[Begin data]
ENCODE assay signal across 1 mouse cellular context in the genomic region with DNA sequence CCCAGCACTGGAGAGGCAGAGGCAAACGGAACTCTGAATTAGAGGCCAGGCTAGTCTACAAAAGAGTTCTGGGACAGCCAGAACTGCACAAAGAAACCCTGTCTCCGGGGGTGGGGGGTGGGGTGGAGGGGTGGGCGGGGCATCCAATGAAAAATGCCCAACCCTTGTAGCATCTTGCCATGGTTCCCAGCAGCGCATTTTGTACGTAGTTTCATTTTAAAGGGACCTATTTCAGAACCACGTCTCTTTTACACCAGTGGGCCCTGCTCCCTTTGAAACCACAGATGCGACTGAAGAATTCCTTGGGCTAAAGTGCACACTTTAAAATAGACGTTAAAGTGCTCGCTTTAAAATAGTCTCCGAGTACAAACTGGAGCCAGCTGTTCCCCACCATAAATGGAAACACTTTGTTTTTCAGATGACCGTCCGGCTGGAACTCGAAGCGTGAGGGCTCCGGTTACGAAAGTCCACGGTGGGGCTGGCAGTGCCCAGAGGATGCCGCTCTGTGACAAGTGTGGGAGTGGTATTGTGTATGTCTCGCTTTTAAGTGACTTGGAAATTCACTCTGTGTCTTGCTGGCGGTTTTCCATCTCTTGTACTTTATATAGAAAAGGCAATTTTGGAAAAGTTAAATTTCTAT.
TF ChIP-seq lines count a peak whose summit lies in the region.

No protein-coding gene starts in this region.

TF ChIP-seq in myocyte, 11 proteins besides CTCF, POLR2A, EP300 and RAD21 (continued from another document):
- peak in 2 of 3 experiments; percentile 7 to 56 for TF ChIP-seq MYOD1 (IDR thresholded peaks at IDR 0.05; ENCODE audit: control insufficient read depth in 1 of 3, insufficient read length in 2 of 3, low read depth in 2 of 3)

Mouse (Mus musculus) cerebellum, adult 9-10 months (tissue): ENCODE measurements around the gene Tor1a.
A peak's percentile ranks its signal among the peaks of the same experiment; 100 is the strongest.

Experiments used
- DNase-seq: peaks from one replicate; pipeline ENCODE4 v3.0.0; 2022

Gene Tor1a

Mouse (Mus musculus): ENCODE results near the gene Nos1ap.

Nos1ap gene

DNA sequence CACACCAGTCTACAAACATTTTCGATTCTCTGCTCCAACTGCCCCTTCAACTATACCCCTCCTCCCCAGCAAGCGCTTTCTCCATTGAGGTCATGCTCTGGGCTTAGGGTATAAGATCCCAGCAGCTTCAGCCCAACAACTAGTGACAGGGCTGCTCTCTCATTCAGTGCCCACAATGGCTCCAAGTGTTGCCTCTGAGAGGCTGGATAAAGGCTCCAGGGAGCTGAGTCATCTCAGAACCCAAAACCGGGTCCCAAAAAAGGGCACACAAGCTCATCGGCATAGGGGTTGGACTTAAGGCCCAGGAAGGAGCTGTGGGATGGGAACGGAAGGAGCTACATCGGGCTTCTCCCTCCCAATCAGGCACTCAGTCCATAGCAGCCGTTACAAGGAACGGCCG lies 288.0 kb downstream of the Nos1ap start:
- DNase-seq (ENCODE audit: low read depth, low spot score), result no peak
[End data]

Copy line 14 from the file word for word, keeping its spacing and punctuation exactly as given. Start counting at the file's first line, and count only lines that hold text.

- DNase-seq (ENCODE audit: low read depth, low spot score), result no peak